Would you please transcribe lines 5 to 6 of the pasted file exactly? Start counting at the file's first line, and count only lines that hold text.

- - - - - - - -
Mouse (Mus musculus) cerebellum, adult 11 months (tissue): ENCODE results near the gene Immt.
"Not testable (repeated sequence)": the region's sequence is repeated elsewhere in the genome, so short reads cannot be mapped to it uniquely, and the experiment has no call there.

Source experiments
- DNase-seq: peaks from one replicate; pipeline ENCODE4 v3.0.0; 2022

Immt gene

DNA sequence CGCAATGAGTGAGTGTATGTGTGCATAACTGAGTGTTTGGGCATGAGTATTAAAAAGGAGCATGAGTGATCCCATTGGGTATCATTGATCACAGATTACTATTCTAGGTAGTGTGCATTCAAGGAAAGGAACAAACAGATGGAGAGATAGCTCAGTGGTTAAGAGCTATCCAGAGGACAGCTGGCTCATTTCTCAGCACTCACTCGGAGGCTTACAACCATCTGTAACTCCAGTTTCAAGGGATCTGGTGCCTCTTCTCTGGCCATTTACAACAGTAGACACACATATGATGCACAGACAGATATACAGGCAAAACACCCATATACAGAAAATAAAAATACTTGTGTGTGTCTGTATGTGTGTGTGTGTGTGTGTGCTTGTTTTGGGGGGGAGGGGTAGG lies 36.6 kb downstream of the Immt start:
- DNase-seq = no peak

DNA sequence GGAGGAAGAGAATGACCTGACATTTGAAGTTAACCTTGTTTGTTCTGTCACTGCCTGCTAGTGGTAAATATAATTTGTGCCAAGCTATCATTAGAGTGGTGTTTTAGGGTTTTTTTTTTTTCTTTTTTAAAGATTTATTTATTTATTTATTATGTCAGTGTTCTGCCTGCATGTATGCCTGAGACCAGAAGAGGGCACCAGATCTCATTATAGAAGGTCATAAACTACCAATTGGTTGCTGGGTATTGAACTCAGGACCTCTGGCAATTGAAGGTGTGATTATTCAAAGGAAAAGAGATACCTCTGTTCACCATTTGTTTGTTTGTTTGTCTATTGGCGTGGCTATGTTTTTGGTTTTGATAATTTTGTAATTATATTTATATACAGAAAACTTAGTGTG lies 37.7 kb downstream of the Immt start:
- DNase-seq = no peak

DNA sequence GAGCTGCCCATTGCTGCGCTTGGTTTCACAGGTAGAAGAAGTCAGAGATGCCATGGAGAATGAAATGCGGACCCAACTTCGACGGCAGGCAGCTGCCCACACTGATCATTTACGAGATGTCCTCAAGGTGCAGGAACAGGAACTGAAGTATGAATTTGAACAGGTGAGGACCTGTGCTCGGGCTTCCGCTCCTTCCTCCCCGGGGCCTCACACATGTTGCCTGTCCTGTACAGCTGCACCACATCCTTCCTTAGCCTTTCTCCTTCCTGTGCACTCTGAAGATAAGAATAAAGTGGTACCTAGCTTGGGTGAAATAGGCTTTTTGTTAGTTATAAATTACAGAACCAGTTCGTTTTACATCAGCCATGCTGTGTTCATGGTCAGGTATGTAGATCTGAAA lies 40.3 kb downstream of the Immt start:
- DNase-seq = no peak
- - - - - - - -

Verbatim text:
Immt gene

DNA sequence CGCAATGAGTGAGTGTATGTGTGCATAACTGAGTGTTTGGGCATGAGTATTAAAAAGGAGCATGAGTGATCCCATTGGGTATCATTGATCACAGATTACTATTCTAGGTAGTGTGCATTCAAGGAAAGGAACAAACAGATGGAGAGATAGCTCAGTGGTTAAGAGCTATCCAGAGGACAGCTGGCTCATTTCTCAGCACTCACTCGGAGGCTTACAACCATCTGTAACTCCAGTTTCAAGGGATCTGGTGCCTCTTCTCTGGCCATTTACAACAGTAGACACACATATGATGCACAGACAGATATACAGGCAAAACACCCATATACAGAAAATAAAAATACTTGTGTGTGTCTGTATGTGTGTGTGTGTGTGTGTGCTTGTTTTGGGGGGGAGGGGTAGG lies 36.6 kb downstream of the Immt start: